'Several killed' as Afghans protest Taliban rule on Independence Day

19 August 2021, 19:47

Several people have reportedly been killed amid disturbances in Afghanistan
Several people have reportedly been killed amid disturbances in Afghanistan. Picture: Alamy

By Elizabeth Haigh

Several people were reportedly killed as Afghan protesters waved their national flag in a symbol of defiance against the Taliban on the country's Independence Day.

Lines of cars drove through the capital Kabul with banners of red, green and black attached, while demonstrations also took place in Nangarhar, Khost and Kunar province.

The Taliban quickly and violently suppressed the protests and in the city of Asadabad, according to reports, and several people were said to have been killed after waving the tricolour flag.

It comes amid the group's efforts to consolidate their hold on power in the central Asian nation.

Afghanistan’s Independence Day comes just days after the militant organisation assumed power and commemorates the 1919 treaty that ended British rule there.

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The Taliban said: "Fortunately, today we are celebrating the anniversary of independence from Britain".

"We at the same time as a result of our jihadi resistance forced another arrogant of power of the world, the United States, to fail and retreat from our holy territory of Afghanistan."

The Taliban made lightning advances over just a few days last week, resulting in them controlling almost the whole of the country except for Kabul airport by 15 August. On the same day, the Taliban declared victory and a new "Islamic Emirate of Afghanistan".

The group has so far given no insight into the government it plans to lead, other than to say it will be guided by Sharia, or Islamic, law. They claim that they are a different group to the one of 2001 and that women’s rights will be respected within Islamic law.

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However, the violent response to the protests calls this into question, and reports are already surfacing of women being forced to leave their jobs, and Taliban militants marking the doors of outspoken women. 

As the world waits for the Taliban to clarify their plans for the country, small pockets of resistance were already emerging prior to Independence Day.

Political opposition figures have fled to Afghanistan's Panjshir Valley and are now talking of launching an armed resistance under the banner of the Northern Alliance, which allied with the US during the 2001 invasion which ultimately saw the toppling of the Taliban regime.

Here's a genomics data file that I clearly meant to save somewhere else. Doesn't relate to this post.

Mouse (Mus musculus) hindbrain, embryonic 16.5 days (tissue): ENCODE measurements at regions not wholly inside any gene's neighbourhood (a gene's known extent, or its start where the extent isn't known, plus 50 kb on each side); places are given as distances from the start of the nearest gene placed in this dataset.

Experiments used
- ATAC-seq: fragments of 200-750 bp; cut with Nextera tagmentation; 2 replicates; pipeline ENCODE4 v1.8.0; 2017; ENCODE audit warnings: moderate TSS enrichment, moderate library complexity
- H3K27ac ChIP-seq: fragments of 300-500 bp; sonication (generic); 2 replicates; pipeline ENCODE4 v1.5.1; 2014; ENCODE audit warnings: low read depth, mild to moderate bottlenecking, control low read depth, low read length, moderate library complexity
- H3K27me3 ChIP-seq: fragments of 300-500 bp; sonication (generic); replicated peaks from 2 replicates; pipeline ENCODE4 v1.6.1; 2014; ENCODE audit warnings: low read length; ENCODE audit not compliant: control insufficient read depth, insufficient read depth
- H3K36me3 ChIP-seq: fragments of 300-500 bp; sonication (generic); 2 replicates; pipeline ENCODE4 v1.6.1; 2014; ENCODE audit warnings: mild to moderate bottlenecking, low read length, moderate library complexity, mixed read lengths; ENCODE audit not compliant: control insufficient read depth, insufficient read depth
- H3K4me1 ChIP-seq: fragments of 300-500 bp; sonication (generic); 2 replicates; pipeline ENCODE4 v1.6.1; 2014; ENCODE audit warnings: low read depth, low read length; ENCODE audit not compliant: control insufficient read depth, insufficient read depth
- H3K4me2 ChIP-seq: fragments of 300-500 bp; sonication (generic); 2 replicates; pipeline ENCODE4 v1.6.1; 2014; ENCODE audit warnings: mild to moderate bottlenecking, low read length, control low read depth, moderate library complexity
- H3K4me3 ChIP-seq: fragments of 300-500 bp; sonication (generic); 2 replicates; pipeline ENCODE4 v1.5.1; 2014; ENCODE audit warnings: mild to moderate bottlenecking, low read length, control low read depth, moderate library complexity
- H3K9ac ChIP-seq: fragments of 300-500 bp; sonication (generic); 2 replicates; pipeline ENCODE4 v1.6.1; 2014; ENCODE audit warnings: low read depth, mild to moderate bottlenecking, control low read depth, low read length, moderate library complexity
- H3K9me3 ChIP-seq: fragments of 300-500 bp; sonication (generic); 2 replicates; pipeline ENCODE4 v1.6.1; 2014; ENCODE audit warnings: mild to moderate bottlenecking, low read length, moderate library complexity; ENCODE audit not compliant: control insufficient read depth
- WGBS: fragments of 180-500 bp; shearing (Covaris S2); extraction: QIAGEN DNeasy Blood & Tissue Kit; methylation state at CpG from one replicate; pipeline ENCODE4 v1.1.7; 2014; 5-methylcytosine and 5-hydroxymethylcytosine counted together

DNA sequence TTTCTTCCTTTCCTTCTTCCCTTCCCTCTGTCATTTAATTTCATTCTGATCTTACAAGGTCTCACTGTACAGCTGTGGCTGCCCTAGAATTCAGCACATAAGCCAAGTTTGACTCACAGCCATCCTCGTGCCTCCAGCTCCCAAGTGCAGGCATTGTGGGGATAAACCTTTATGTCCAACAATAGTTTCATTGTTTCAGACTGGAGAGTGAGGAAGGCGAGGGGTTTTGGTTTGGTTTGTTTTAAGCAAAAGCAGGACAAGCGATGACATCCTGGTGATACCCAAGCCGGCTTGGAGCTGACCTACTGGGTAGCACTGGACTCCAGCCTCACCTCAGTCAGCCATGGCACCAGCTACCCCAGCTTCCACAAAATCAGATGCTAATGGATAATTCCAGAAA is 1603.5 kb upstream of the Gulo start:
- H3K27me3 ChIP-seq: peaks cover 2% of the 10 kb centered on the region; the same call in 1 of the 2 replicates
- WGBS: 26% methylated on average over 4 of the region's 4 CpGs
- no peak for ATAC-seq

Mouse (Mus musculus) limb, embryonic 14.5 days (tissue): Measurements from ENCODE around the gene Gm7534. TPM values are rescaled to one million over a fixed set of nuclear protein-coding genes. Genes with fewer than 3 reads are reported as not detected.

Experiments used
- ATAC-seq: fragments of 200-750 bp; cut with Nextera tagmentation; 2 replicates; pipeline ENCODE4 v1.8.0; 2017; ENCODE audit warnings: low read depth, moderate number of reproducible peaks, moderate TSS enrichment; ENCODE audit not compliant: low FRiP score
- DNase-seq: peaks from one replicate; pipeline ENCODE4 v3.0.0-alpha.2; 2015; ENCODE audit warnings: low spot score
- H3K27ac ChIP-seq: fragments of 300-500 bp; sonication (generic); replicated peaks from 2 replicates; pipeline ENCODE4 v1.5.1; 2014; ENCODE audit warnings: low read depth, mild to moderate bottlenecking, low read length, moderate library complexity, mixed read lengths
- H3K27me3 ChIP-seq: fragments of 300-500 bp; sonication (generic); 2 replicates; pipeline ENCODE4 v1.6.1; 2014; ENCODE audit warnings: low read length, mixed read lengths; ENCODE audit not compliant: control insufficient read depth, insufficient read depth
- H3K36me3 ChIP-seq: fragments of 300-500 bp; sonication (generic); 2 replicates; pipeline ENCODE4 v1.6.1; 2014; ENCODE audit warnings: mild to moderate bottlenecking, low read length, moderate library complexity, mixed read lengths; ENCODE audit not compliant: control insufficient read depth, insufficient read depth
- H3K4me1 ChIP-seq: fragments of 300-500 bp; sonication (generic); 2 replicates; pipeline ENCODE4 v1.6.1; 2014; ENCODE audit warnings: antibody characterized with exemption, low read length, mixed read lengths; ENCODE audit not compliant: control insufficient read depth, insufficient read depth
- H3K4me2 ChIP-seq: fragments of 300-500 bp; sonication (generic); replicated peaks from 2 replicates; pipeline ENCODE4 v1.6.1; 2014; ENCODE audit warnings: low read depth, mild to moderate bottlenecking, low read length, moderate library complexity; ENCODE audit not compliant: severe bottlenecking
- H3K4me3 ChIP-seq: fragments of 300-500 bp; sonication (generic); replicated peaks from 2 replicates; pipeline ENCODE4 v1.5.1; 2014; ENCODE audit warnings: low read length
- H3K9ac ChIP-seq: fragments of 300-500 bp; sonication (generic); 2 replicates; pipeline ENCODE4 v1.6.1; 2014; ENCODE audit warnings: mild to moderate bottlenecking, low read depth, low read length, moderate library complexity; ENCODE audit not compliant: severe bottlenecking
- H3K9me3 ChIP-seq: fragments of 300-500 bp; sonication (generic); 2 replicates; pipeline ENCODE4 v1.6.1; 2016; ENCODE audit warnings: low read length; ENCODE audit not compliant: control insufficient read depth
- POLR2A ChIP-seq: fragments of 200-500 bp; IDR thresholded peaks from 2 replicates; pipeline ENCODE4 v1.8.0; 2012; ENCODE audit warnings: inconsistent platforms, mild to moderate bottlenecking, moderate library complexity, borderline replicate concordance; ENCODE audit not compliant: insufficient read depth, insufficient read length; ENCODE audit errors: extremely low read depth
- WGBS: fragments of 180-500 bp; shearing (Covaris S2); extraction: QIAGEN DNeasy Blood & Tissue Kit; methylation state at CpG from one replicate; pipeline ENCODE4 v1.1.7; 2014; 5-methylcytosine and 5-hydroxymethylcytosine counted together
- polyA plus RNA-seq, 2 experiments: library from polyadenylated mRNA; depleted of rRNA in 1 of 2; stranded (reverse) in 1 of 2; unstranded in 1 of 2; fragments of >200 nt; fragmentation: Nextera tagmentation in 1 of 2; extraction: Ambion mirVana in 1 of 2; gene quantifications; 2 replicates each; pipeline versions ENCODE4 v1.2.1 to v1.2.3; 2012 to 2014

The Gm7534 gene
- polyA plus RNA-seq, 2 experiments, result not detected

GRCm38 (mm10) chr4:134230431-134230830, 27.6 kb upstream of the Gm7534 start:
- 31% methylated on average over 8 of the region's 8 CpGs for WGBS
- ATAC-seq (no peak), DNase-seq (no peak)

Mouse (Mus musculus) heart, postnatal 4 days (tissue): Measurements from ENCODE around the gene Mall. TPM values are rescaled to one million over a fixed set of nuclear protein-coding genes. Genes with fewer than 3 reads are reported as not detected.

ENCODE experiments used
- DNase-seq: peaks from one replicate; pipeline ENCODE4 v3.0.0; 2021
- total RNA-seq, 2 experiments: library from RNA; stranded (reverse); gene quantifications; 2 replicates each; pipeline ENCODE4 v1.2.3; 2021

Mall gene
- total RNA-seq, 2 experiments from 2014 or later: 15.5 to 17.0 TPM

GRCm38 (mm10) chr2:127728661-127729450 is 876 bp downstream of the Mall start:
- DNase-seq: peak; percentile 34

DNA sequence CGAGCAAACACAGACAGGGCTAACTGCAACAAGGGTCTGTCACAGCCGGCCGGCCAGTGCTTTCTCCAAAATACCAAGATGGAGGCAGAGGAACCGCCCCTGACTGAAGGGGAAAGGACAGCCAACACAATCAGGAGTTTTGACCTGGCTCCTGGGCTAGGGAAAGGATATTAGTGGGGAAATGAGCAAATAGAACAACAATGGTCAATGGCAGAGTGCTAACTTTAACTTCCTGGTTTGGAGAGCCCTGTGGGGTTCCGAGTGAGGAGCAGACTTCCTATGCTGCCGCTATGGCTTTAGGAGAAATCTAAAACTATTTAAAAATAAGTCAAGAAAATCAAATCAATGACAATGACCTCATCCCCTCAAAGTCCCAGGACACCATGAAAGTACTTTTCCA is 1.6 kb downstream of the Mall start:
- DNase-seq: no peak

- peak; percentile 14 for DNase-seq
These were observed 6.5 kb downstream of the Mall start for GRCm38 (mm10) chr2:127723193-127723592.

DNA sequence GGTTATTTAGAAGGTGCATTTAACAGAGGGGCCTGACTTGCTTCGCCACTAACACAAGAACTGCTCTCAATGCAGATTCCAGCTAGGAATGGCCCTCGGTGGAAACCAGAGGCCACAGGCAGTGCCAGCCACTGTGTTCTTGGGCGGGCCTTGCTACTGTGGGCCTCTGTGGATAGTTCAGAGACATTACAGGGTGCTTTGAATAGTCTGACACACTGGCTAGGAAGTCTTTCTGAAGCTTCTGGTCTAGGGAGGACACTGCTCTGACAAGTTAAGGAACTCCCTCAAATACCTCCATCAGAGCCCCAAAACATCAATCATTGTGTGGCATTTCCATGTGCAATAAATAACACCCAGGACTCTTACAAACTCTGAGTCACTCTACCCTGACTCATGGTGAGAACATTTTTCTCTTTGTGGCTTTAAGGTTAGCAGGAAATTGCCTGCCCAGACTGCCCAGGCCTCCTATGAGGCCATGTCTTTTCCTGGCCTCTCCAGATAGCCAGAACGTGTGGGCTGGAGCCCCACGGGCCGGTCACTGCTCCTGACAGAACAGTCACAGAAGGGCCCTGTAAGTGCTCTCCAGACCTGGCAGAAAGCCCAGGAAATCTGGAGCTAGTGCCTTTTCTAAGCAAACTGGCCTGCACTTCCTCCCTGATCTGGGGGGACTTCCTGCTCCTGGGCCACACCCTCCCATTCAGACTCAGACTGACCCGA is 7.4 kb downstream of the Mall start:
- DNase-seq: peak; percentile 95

The Panjshir Valley is now the only province that has not fallen to the group.

Those gathering include members of the deposed government - vice president Amrullah Saleh, who has written on Twitter that he is the country's rightful president, and defence minister General Bismillah Mohammadi - as well as Ahmad Massoud, the son of the killed Northern Alliance leader Ahmad Shah Massoud.

There were also reports of resistance elsewhere, including a protest by several women who stood with anti-Taliban signs in the country’s capital, Kabul. They were soon surrounded by Taliban militants with guns, the video of which went viral on social media. 

Even more ominous was the Taliban’s violent suppression of a protest on 18 August in the eastern city of Jalalabad, which saw demonstrations lower the Taliban's flag and replace it with Afghanistan's tricolour.

During the violence in Jalalabad, at least one person was killed and seven injured after the Taliban opened fire upon the crowd.

Images on social media show Afghan citizens around the country holding the tricolour flag in resistance to Taliban forces.

The Taliban have also opened fire upon crowds at Kabul Airport who are desperate to leave the country to escape Taliban rule, despite saying that they didn't "want to hurt anybody". Since 15 August, at least 12 people have been killed there.

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Although the former government of Afghanistan has collapsed, countries around the world are yet to decide on their stance towards the Taliban, and the speed of the transition of power has left the country’s government frozen.

Meanwhile, Afghanistan’s 38 million people face not only fear of the future under Taliban rule, but also food crises and a lack of cash, as ATMs stop giving out money.

Afghanistan's Central Bank has warned that they have "close to zero" physical US dollars, which is likely to cause inflation.
Against the backdrop of a serious drought that has seen more than 40% of the country's crop lost, Afghanistan is facing major problems.

The head of the World Food Programme in Afghanistan, Mary Ellen McGroaty, warns: "A humanitarian crisis of incredible proportions is unfolding before our eyes." 

"This is really Afghanistan's hour of greatest need, and we urge the international community to stand by the Afghan people at this time".

One grocery shop owner in western Kabul described Taliban fighters seizing government cars and setting up checkpoints to search vehicles, as well as searching properties and shops.